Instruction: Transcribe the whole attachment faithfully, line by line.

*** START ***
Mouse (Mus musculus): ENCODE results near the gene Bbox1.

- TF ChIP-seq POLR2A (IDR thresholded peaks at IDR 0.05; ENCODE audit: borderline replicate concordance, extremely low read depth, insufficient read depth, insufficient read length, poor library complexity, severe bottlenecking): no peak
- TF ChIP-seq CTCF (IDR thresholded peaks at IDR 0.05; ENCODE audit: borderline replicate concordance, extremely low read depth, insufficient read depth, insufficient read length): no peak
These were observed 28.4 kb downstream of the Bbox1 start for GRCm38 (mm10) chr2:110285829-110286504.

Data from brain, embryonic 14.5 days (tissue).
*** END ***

Mouse (Mus musculus): ENCODE results near the gene Bbox1.

- TF ChIP-seq POLR2A (IDR thresholded peaks at IDR 0.05; ENCODE audit: borderline replicate concordance, extremely low read depth, insufficient read depth, insufficient read length, poor library complexity, severe bottlenecking): no peak
- TF ChIP-seq CTCF (IDR thresholded peaks at IDR 0.05; ENCODE audit: borderline replicate concordance, extremely low read depth, insufficient read depth, insufficient read length): no peak
These were observed 28.4 kb downstream of the Bbox1 start for GRCm38 (mm10) chr2:110285829-110286504.

Data from brain, embryonic 14.5 days (tissue).